The wealth management industry is continuously changing. As we have seen over the last few years, active management is falling out of fashion and has become less ‘fashionable’ with asset allocators every year this millennium. In the last decade since the global financial crisis, we have seen the relentless expansion of the passive management industry and a consumer base that is more cost-aware than ever before. The king of passive management, Vanguard, is now the largest asset manager in the world and its relentless growth and outperformance of its peers (both in attracting assets under management and in investment returns) continues. The firm has always been the parent of both passive and low cost solutions in asset management and this has had dramatic effects on the industry. As it looks to defray cost pressure, areas of asset management where cost pressures are weaker are of note to the industry.

There is indeed one area of active management that is expanding dramatically, and with less pressure on fees, and this is ethical- or values-led investing. In financial jargon ethical investing is often known as ESG (environmental, social and corporate governance) or SRI (socially responsible investing). ESG has now become the most used term to represent an investment methodology that incorporates risk, return and social outcomes, replacing the previously popular SRI. ESG is predicted to grow at 15% a year for the next few years and how ESG frameworks develop should be of interest to anyone who is concerned about the environment or interested in the investment industry.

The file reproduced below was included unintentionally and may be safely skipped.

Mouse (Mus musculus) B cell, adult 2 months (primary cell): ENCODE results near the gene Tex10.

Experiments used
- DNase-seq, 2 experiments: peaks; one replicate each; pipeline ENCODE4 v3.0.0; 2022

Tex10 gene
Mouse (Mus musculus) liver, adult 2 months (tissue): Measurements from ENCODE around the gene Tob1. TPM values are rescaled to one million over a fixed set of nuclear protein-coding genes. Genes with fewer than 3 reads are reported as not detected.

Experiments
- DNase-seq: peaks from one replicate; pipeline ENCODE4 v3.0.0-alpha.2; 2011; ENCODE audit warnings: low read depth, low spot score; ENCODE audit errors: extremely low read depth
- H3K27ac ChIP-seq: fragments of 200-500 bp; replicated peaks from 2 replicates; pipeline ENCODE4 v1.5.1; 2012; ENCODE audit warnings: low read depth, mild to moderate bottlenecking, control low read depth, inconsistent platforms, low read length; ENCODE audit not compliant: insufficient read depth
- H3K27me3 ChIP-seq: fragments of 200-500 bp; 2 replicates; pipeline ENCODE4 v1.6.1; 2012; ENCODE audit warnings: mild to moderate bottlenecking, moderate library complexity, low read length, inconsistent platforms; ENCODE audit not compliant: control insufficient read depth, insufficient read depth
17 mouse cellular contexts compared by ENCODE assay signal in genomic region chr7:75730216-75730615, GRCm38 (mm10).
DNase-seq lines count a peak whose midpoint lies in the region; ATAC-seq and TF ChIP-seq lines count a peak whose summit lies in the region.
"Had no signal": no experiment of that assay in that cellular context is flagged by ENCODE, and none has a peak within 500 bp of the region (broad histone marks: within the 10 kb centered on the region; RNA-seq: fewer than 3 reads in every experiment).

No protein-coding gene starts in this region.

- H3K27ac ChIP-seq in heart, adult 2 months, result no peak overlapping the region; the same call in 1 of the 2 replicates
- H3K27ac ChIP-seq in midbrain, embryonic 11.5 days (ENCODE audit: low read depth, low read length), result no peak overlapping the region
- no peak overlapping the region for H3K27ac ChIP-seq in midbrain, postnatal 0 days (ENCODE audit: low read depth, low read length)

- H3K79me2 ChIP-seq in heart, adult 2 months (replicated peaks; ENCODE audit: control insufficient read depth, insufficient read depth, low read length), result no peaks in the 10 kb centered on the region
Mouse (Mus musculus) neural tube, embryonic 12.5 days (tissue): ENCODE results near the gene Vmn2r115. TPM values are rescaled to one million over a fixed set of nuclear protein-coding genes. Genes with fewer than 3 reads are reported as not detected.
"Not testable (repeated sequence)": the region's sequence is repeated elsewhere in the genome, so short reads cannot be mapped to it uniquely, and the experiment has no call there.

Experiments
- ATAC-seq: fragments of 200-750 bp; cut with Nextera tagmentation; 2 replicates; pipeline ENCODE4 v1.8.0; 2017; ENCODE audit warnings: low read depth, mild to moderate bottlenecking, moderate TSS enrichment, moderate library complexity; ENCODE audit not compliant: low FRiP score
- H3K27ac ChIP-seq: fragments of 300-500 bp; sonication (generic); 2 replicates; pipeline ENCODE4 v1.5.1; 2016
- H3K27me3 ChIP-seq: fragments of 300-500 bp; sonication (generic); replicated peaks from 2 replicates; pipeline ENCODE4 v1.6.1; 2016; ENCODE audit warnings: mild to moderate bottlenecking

What does ESG represent?

  • The E in ESG represents the environment, including the externalities, both negative and positive, that an investment decision can create. For example, the energy and waste used by an investment, the resources it needs, and the environmental consequences. Of particular note, environmental criteria include carbon emissions, with reference to likely effects to climate change. Depending on the evaluation methodology, carbon emissions are sometimes considered as negative, in other frameworks the marginal change in carbon usage is more important. Underlying every investment decision, every allocation of capital uses energy and resources, and this in turn affects the world we live in.
  • The S represents social factors. The social definition can often be a bit loose, but generally it looks to factors relating to an underlying investment’s impact on society and the broader community. For a firm this could refer to working conditions, health and safety, human rights, diversity and inclusion.